“He hates NC State,” Hunt said. “Every time we play them it’s, ‘This one’s for you coach.’”After the game, the Orange’s first ACC win — the Orange bested the Wolfpack 24-10 — Hunt and his teammates handed Hicks the game ball. He was in tears.SU field hockey had a similar moment of glory, this time on the biggest stage. Manley said she, former goalkeeper Jess Jecko and Emma Russell had discussed winning a championship since freshman year. In Manley’s freshman year playing in the Big East, SU played UNC in the nonconference. The Tar Heels, a fast-paced team that always seemed to hover at the top, was her first peek at an ACC opponent, and the Orange found themselves a target.Three years later, after years playing in the snow for practice, Manley, Jecko and her teammates all fought smirks as the clock dwindled down from 30 seconds on a “below freezing,” Manley said, Nov. 22 day. The Orange defeated UNC, 4-2, for the national championship, toppling a program it had targeted years earlier. Manley and Jecko dropped to the ground and cried, their dream realized.Katherine Sotelo | Staff PhotographerRoos Weers (left) and Lies Lagerweij hold up head coach Ange Bradley after winning the national championship.Throughout five years in the ACC, SU’s tenure is highlighted by shining moments — more recently, SU football’s wins over defending national champion Clemson in 2017 and Virginia Tech in 2016.As Cooney recollects his time, he can’t help but think back to that charge call. His best ACC moment was beating Duke at Cameron Indoor the following year. The sting of the loss set the tone for the games ahead, and the game was the beginning of something greater.Five years into the tenure, Gross looks ahead five more.“I think there’s a beautiful platform there to be terrific,” Gross said. “In five years, they should be looking pretty good.”CLARIFICATION: The $25.3 million dollar conference payout by the ACC in 2017 was reported by Syracuse.com CORRECTION: In a previous version of this post, Darryl Dockery was missnamed. The Daily Orange regrets this error. UPDATED: Aug. 27, 2018 at 7:05 p.m.A split second before one of the most infamous moments in Syracuse history, Trevor Cooney hopped. The then-redshirt sophomore slipped into the corner and followed the play as CJ Fair made a quick move toward the baseline in the final seconds against Duke on Feb. 22, 2014.“It all happened so fast,” Cooney said.As Cooney settled in the corner, Fair rose up, and with his right hand, put the shot in. Fair’s momentum carried him into Cooney’s chest. Without realizing the whistle that had signaled a charge, called off the basket and sent SU head coach Jim Boeheim into a frenzy, Cooney had instinctively begun a celebration that would be cut off almost immediately.The Duke fans screamed in response to the call. Cooney — who had spent two seasons as a member of a Syracuse Big East squad— was now firmly in the thick of Atlantic Coast Conference basketball. Leaving behind the history and tradition of the Big East following SU’s move in 2013 was not easy. It even bothered SU’s then-athletics director Daryl Gross.AdvertisementThis is placeholder textSince the move, Syracuse athletic teams have won two national championships (field hockey and men’s cross country), 13 team ACC championships and 17 individual ACC championships. The men’s basketball team has made three trips to the Sweet 16, with two of the trips ending in the Final Four (2014 and 2016). SU received a school-record $25.3 million conference payout by the ACC in 2017, per Syracuse.com.Still, Cooney wonders if Fair’s play was a block or a charge. He still watches the play now and realizes it could have easily gone the other way. The Orange were in the midst of a record-breaking season where they began 25-0. A win at Cameron Indoor Stadium could have swept the season series against the historic Duke team in SU’s first year in the new conference.In the Big East, the Orange played many of their games in NBA arenas, Cooney said. But in Cameron Indoor, he said the on-campus environment elevates the game.After realizing the impact of the play, Cooney walked back with his hands help atop his head. Suddenly, it all felt real.“We’re leaving a really good conference to go to another really good conference,” Cooney said. “Nothing changed.”Daily Orange File PhotoFormer Syracuse center Rakeem Christmas blocks a shot during a game against Duke in 2014.‘Crumbling Island’In 2005, the Big East expanded to 16 teams following a mass college-basketball conference realignment. Questions immediately emerged about its sustainability due to the lack of a TV contract, former SU athletics director Daryl Gross said.Gross listened to phone calls inquiring about SU’s future conference home. An offer from the Big 10 was on the table for SU, and the Big 12’s new media deal paved the way for negotiations within the Big East. The Big East made an offer that Gross was ready to accept.“It could have been the power-six,” Gross said referring to the famed Power Five structure.But underlying problems within the Big 12’s reported deal caused the Big East’s plans to fizzle. Gross said the Big 12’s reported figure for its conference TV deal included the individual media deals from the schools within the conference, which significantly raised the value of the agreement. When Big East teams tried to hold out, the conference slowly pulled away. To understand the financial aspects of the deal, Gross would frequently talk on the phone with current SU athletics director John Wildhack — then an ESPN executive with an expansive knowledge of media deals.But the Big East had history and tradition Syracuse was leaving behind. A move would be for money. “Let’s be honest,” former SU lineman Omari Palmer said. “It was 100 percent about money.”“That, to me, was a really challenging time. Because most people wouldn’t understand the move,” Gross said. “Breaking up tradition like that is never something that someone wants to see.”“Do you stay here on this crumbling island?” Gross added.SU had to do what was right: for the business, for sustainability, for the future of SU Athletics.Anna Henderson | Digital Design EditorIn late 2011, Gross received a call from ACC executives. A board meeting would take place in Beverly Hills, California, that weekend. The school could vote on and declare its intentions to move conferences. The whole process took just one week, two weeks tops, Gross said.Gross maintains that the move was the right decision, and staying put would have been “horrendous.” The Big East wasn’t the same — West Virginia, Pittsburgh, Notre Dame, Louisville, Rutgers and Connecticut all eventually followed Syracuse out.Gross brought up Connecticut as an example. A strong program before the realignment, going to the American Athletic Conference was a far less lucrative move than Syracuse’s move to the ACC and didn’t provide the same financial boost. Following the move, Syracuse increased operational budgets, coaching salaries and its academic profile. Palmer said transport and hotels for away games improved.“We were built for championships,” Gross said, “but now this gives us an even better chance.”Learning to competeCharlottesville, Virginia; Durham, North Carolina; Tallahassee, Florida. Suddenly, Syracuse was thrust into a conference which had something it always lacked: warm weather.“I don’t think it’s ever easy to bring someone up to Syracuse,” Palmer said. “You have these kids from Syracuse who’ve never seen snow, and when you come to Syracuse, you’re going to see a lot of snow.”The Orange sold players on the idea of traveling to southern states to play. Indoor practice facilities like Ensley Athletic Center allowed more development in temperature controlled areas, but former SU field hockey player Alyssa Manley said some of the field hockey practices are in the snow.To compete in recruiting, former SU quarterback Terrell Hunt said the Orange embraced a bit of an underdog role. If players came to Syracuse, despite playing in the ACC, there would be an opportunity to play. Manley said the Orange did best when the recruits came and met the team.SU athletes were now Power Five athletes. Hunt remembers one phone conversation with his step dad, Darryl Dockery. Due to distance, it was difficult for Dockery to watch Hunt play.“Hey, how would it sound if you could watch more of me on national TV?” Hunt remembered he asked.“That would be great,” Dockery responded.“Well, we’re moving to the ACC.”On Oct. 12, a cold and rainy day, the conditions didn’t give Hunt much to work with against NC State. His throws were off, and the rain seemingly never stopped. Still, the Orange found success through the running game.Will Hicks, SU football’s former strength and conditioning coach and current executive coordinator of the Varsity Club and athletic alumni engagement, is a graduate of NC State and worked there for 10 years after leaving school. Hicks thought the Wolfpack would give him a new job, Hunt recalled. They didn’t. Published on August 26, 2018 at 11:26 pm Contact Michael: firstname.lastname@example.org | @MikeJMcCleary Comments Facebook Twitter Google+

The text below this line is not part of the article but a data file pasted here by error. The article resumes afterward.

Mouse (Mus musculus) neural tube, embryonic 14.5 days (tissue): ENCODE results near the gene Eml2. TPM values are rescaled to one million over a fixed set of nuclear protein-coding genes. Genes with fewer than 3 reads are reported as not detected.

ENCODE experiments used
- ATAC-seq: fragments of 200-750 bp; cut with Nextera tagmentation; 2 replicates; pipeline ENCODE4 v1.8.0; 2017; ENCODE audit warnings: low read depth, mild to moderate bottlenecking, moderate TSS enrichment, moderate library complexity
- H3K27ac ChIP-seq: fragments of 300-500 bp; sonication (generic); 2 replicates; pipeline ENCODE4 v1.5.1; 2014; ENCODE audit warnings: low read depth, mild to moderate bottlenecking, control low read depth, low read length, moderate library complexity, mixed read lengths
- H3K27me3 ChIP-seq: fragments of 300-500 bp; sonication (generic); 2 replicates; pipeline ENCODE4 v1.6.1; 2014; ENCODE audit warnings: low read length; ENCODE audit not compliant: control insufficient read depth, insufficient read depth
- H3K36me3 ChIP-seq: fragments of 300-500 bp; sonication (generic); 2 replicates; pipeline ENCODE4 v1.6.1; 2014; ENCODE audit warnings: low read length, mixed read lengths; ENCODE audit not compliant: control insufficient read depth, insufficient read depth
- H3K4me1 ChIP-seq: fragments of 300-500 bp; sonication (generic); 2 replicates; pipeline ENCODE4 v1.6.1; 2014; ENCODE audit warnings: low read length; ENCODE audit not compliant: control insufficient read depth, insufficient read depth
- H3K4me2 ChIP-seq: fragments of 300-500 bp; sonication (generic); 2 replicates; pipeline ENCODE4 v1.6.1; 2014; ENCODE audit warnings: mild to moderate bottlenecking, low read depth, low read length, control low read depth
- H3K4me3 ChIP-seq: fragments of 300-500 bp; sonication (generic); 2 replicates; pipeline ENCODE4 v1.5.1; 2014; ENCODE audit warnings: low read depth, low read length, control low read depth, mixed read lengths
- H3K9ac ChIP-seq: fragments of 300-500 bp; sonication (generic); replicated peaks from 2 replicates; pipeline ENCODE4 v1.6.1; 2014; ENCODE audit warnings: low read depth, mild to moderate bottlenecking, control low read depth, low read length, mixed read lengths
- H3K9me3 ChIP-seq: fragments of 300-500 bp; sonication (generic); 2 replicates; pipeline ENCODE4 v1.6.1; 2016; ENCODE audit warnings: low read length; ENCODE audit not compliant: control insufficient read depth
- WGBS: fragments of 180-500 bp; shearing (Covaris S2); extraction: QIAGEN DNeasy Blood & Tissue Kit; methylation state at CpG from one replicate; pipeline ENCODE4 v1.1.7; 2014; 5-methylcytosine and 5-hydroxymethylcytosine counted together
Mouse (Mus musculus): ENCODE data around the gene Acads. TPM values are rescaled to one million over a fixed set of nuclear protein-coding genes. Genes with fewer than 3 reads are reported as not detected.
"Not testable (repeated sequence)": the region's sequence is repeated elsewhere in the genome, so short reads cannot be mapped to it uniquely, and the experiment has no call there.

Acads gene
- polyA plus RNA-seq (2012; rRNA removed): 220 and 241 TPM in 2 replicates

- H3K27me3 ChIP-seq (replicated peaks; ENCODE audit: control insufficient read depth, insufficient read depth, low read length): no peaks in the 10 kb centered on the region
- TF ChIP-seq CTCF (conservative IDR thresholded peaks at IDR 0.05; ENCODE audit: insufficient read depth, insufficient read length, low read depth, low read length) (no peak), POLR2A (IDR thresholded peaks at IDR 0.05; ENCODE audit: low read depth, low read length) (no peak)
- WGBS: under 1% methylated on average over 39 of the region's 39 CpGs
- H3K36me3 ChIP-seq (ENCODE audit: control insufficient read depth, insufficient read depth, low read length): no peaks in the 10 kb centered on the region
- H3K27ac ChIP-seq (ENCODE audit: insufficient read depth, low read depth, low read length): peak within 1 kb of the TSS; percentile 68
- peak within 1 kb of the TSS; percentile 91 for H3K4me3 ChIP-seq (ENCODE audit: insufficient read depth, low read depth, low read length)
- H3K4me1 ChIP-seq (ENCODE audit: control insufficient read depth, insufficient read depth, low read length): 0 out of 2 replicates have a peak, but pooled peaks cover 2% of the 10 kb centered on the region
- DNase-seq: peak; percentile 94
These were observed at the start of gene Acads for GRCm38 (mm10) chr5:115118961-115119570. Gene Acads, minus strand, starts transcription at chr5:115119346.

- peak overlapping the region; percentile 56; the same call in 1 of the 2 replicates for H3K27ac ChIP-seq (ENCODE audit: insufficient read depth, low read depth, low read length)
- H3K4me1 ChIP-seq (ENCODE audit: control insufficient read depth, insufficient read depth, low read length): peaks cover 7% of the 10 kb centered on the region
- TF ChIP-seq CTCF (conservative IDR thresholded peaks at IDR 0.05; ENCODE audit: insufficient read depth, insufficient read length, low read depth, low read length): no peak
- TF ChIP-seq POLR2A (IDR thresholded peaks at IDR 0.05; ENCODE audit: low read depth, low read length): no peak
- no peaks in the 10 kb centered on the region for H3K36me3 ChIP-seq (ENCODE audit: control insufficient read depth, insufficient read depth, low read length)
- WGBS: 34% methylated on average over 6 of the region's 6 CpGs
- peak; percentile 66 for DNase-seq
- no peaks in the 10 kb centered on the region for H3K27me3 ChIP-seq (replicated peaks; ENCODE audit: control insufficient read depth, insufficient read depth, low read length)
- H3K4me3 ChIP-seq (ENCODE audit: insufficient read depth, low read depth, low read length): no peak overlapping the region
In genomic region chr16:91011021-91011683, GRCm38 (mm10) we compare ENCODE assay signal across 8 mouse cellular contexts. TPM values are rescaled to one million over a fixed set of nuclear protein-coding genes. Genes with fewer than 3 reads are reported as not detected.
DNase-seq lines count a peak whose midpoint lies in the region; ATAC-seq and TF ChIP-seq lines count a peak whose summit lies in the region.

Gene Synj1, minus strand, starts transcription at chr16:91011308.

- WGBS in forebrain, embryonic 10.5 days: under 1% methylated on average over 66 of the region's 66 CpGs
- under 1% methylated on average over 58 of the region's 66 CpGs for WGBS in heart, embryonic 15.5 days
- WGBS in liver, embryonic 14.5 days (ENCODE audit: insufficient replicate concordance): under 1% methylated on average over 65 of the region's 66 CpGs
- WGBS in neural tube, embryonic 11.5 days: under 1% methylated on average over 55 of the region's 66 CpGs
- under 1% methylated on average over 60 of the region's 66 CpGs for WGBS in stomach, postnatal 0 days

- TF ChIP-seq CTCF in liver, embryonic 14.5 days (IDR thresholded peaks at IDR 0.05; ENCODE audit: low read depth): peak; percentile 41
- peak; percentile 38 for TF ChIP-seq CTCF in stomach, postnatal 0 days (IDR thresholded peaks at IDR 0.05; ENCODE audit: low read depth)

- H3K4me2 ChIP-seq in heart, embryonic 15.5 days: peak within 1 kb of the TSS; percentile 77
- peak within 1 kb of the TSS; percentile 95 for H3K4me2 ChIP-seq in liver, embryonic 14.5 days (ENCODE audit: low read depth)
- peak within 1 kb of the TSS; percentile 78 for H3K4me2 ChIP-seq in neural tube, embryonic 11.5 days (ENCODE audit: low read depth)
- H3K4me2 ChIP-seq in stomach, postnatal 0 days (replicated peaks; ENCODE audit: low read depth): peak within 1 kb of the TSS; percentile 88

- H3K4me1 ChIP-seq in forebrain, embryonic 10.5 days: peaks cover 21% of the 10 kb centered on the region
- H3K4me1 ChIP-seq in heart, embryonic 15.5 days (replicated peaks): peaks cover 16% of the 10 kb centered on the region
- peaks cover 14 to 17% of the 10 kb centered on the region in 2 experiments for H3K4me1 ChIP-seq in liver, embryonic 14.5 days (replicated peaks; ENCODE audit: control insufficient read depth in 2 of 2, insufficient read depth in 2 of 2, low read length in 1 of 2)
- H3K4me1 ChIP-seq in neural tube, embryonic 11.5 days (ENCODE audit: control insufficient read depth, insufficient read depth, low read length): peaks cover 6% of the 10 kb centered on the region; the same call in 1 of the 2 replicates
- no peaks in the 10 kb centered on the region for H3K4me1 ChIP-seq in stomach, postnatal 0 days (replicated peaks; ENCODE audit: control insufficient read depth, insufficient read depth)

In an effort to highlight the arduous journey traversed by the balck female musician and performer, Déjà Vu Theatre Productions Inc will present a jazz concert honoring two of Black America’s greatest female ambassadors, Nina Simone and Lauryn Hill.The concert, which will be held at the Luxurious Banquet Hall in Lauderhill, Florida on May 6, will feature two rising talents. Abia Cilon will be portraying Nina Simone and Tanya Marie Greaves will portray Lauryn Hill.The two young talents are students of jazz and music on a wiser scale and will pay tribute in song to the two icons.Founder and President of the Caribbean/American-infused theater company known as Déjà Vu, Sharon Cummings, has a noble vision of uniting the Caribbean community and its non-Caribbean friends in one cause.From Nina to Simone will also serve as a fundraiser for the upcoming “Ms. Lou In Color” production for our annual tribute for Caribbean Heritage month.“We find that there are so many talented young people within our local community, but are lacking the opportunity of an outlet We at Déjà vu theatre provides that outlet that allows them to soar. We do not always have to import the talents. Our community artist studied long and hard in honing their skills to pursue their dreams, these are our daughters, sons, nieces, nephews, cousins etc. Shouldn’t we at least support them?” Cummings said.We hope you will come out and support our effort in showcasing these wonderful performers, it will be a soulful evening, reflection on the struggle for acceptance and love.Master of ceremonies for the event will be Sophia Nicholson.
Dan Jones (left) and Martin McElliott lead the ThurstonTalk team.ThurstonTalk, buoyed by local readers and energetic customers, has expanded into new office space.“In the new West Olympia office space, our 25-person team can comfortably gather together to collaborate, strategize, and work on business development,” explains ThurstonTalk’s CEO Dan Jones.The past 18-months have shown constant growth for ThurstonTalk including recognition by the Thurston County Economic Development Council as the New Business of the Year in April.“A big thank you goes to The Rants Group who leased ThurstonTalk Class A office space in the Market Place building downtown,” adds Jones. “The flexibility provided by the terms of our lease enabled ThurstonTalk to grow and prosper.”ThurstonTalk celebrates its two-year anniversary in October. ThurstonTalk writes positive stories about people, businesses, and organizations doing good things in Thurston County. Stories are published at www.thurstontalk.com and delivered to over 21,000 Facebook followers across two pages. ThurstonTalk currently sees over 250,000 views per month across its platform. Facebook0Tweet0Pin0